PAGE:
Growth Habit: Wild Mignonette generally grows from 80 to 150cm, whilst cut-leaf mignonette reaches 60 cm. The leaves of cut-leaf mignonette are deeply divided into 3 lobes, whereas those of wild mignonette are undivided.
Type of Plant: Both Wild and Cut-Leaf Mignonette generally grow as biennials, however in Tasmania they often grow as an annual, or even perennial for several years.
Flowers: Long spike-like inflorescences of small yellow flowers are borne in summer, giving the flower stems a striking yellow-above-green appearance.
Fruit/Seed: Capsules are produced from January to March, and split open to release many small, shiny brown to black seeds.
Dispersal: Seed is the main method of plant dispersal, either by soil disturbance or minor movement by wind and water.
Distribution: Wild mignonette is common throughout the southern Midlands area. It also occurs in scattered populations throughout the State. Cut-leaf mignonette is far less common.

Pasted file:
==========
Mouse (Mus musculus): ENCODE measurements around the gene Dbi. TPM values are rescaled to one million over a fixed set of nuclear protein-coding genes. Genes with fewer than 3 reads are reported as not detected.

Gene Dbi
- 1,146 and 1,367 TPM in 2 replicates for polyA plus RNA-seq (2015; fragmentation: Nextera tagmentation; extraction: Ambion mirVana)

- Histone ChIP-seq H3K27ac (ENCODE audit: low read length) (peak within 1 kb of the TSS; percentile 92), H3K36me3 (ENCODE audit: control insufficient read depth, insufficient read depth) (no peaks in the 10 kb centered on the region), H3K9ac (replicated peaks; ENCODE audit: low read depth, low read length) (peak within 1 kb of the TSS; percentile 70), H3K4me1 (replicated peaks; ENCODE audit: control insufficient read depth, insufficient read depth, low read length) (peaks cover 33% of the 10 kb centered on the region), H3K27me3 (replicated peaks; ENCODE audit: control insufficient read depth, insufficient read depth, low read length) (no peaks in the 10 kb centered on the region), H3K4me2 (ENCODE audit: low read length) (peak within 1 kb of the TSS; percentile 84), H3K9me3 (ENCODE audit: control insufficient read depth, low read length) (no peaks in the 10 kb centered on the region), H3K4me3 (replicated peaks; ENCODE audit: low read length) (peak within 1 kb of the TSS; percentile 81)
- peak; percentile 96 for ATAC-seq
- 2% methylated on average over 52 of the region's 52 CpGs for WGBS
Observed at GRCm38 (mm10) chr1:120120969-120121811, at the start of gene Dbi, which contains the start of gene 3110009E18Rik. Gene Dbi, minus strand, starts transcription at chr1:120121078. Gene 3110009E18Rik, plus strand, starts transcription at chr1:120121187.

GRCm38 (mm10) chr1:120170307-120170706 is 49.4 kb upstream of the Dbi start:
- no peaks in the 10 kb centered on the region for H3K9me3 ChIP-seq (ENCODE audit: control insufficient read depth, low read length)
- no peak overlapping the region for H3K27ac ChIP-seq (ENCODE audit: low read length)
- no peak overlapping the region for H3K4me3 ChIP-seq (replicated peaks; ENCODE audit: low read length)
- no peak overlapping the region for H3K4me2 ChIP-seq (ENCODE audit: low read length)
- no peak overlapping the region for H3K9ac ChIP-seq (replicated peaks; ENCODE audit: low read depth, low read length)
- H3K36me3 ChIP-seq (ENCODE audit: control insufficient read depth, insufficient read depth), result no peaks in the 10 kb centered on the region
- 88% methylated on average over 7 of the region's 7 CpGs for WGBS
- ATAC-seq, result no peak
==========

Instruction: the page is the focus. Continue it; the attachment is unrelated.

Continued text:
Status: Both Reseda lutea and Reseda luteola are declared as Secondary Weeds under the Noxious Weeds Act 1964.
- Both weeds are commonly found on roadsides and waste areas. They may compete strongly in poorly managed areas, however they are rarely significant weeds of gardens, crops or pasture.
- Seedling and young plants may be easily removed by hand or by using hand tools. Plants in their second or subsequent years of growth may be difficult to manually remove due to an extensive root system.
- Roadside slashing or similar operations may reduce seed production, however this will not kill plants, and may actually assist in spreading seed.
- The herbicides glyphosate and 2,4-D are registered for use in Tasmania for the Mignonettes. Note: All 2,4-D products may be used without restriction from 15th April to 15th Sept, however use outside of these times requires a permit available through the Registrar of Pesticides, DPIWE. (Ph: 131368).
N.B. The herbicides mentioned on this documents may not necessarily be registered for use on the plant referred to. Always check the herbicide label before use.